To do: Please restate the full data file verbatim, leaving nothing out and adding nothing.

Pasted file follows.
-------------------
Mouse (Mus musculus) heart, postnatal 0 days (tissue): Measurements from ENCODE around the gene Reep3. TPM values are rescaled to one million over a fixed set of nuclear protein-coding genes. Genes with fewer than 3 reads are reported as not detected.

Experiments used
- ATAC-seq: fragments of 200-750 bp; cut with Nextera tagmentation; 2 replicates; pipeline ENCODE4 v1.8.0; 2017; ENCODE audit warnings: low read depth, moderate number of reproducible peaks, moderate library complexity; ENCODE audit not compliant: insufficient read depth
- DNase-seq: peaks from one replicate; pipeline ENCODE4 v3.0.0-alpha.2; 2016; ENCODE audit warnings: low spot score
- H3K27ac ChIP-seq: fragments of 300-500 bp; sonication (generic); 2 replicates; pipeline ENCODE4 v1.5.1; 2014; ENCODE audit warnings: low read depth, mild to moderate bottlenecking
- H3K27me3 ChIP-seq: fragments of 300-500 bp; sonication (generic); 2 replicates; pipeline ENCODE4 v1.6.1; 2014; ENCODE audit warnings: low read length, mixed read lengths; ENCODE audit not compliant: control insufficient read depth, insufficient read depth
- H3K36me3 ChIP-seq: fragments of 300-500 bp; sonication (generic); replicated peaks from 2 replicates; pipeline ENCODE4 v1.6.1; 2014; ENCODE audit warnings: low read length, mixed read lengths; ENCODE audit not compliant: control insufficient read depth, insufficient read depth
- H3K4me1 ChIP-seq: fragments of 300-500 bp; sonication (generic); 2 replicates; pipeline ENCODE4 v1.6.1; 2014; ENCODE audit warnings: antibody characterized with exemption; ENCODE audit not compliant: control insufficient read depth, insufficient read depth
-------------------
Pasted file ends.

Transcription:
Mouse (Mus musculus) heart, postnatal 0 days (tissue): Measurements from ENCODE around the gene Reep3. TPM values are rescaled to one million over a fixed set of nuclear protein-coding genes. Genes with fewer than 3 reads are reported as not detected.

Experiments used
- ATAC-seq: fragments of 200-750 bp; cut with Nextera tagmentation; 2 replicates; pipeline ENCODE4 v1.8.0; 2017; ENCODE audit warnings: low read depth, moderate number of reproducible peaks, moderate library complexity; ENCODE audit not compliant: insufficient read depth
- DNase-seq: peaks from one replicate; pipeline ENCODE4 v3.0.0-alpha.2; 2016; ENCODE audit warnings: low spot score
- H3K27ac ChIP-seq: fragments of 300-500 bp; sonication (generic); 2 replicates; pipeline ENCODE4 v1.5.1; 2014; ENCODE audit warnings: low read depth, mild to moderate bottlenecking
- H3K27me3 ChIP-seq: fragments of 300-500 bp; sonication (generic); 2 replicates; pipeline ENCODE4 v1.6.1; 2014; ENCODE audit warnings: low read length, mixed read lengths; ENCODE audit not compliant: control insufficient read depth, insufficient read depth
- H3K36me3 ChIP-seq: fragments of 300-500 bp; sonication (generic); replicated peaks from 2 replicates; pipeline ENCODE4 v1.6.1; 2014; ENCODE audit warnings: low read length, mixed read lengths; ENCODE audit not compliant: control insufficient read depth, insufficient read depth
- H3K4me1 ChIP-seq: fragments of 300-500 bp; sonication (generic); 2 replicates; pipeline ENCODE4 v1.6.1; 2014; ENCODE audit warnings: antibody characterized with exemption; ENCODE audit not compliant: control insufficient read depth, insufficient read depth